Juniors and seniors in the Program in Visual Arts at Princeton University’s Lewis Center for the Arts will open their studios to share and discuss their work-in-progress on Tuesday, November 15, from 4:30 to 6:00 p.m. at the Lewis Center, 185 Nassau Street. The event is free and open to the public.
The evening of open studios will feature work by students in a wide range of media including photography, sculpture, painting, drawing, graphic design, scenic design, and film. The student artists, from the classes of 2017 and 2018, will be present to discuss their work.
“Our students often remark that their peers and the public don’t necessarily know what goes on inside 185 Nassau Street,” notes Joe Scanlan, Director of the Program in Visual Arts. “Having open studios offers the entire Princeton community a chance to see creativity in action and to chat with the students behind the work. The students benefit greatly from sharing what they are working on while they are still in the midst of the creative process.”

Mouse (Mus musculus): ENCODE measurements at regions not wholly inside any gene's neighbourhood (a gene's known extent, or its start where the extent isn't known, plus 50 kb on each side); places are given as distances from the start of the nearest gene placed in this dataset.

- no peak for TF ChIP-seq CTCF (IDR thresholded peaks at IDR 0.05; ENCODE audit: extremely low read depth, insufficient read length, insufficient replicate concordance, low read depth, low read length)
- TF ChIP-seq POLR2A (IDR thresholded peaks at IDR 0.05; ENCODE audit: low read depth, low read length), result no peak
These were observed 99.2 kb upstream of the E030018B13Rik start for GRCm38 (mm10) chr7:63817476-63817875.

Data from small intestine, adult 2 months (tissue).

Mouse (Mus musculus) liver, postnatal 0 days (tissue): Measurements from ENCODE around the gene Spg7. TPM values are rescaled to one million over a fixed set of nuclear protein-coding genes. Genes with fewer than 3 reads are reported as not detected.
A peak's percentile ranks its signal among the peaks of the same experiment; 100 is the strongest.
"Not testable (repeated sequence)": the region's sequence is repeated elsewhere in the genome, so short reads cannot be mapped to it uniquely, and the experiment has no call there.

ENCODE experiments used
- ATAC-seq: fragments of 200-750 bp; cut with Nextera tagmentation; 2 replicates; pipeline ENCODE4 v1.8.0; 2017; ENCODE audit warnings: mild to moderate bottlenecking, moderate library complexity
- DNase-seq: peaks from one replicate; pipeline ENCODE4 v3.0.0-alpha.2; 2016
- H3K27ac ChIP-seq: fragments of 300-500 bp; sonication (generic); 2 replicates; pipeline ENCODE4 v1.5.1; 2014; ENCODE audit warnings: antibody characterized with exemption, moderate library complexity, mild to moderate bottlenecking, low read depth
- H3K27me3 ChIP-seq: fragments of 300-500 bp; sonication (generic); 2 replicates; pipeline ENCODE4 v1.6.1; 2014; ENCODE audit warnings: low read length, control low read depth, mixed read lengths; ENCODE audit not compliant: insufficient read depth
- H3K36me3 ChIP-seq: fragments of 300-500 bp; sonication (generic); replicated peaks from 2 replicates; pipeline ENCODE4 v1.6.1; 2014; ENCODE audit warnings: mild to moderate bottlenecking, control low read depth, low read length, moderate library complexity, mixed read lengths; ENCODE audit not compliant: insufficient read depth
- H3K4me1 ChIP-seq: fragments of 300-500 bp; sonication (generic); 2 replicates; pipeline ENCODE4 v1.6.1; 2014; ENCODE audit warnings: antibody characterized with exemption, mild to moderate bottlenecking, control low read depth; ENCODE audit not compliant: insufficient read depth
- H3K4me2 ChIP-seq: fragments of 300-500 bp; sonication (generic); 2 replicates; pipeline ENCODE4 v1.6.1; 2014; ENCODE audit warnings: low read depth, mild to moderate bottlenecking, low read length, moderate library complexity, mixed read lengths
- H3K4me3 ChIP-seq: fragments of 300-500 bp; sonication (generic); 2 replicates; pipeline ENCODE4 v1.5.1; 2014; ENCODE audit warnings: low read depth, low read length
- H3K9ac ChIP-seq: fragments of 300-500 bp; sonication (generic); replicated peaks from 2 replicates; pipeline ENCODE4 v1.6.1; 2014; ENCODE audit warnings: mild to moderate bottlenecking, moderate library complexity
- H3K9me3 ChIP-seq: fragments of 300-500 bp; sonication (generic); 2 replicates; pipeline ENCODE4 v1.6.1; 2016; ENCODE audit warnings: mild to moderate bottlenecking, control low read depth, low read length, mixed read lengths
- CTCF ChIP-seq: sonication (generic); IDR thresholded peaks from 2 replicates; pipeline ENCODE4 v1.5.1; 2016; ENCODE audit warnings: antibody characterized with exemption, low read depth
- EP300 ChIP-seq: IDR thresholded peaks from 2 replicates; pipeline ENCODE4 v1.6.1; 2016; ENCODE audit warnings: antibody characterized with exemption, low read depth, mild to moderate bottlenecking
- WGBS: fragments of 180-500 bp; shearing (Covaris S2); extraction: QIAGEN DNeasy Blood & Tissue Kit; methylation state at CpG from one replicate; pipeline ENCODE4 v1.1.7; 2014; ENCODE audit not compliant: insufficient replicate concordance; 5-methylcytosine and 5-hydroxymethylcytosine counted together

The open studios event will begin at 4:30 p.m. with junior studios on the fourth floor and will continue at 5:15 p.m. with the senior studios on the second floor.
Participating students include seniors Aubree Andres, Tiffany Cho, Dominique Fahmy, Alex Ford, Alexis Foster, Anna Kalfaian, Sydney King, Mouse Lee, Adam Locher, Emily Madrigal, Nathan Makarewicz, Walid Marfouk, Yankia Ned, Chanyoung Park, Charles Park, Zahava Presser, Crystal Qian, Alex Quettel, Patrick Rooney, Alex Ford, Chanyoung Park, Mouse Lee, Elizabeth Weiss, Louisa Willis, and Simon Wu; and juniors Sandra Carpenter, Natalia Chen, Gabriella Chu, MacLean Collins, Logan Dziak, Imani Ford, Gabrielle Gibbons, Heather Grace, Mihika Kapoor, Anhar Karim, Paulina King, Eric Li, Helen Lin, Kathleen Ma, Angelica Vielma, Mariah Wilson, and Jonathan Zong.
Refreshments will be served throughout the evening.
The Program in Visual Arts at the University offers courses in painting, drawing, graphic design, photography, sculpture, film and video production, and film history and theory. The studio courses in particular emphasize direct, hands-on art making under the guidance of practicing visual arts professionals. In order to develop their work, students are also given access to state-of-the-art technical, analog, and digital labs, including a fully functional letterpress studio.
Junior and senior students pursuing a major or certificate in visual arts have 24/7 access to shared studio loft spaces and semi-private studios, an unusual resource in an undergraduate visual arts program. Throughout the year, their work is exhibited in the Lucas Gallery and screened in the James M. Stewart ’32 Theater, as well in other traditional and non-traditional venues on campus.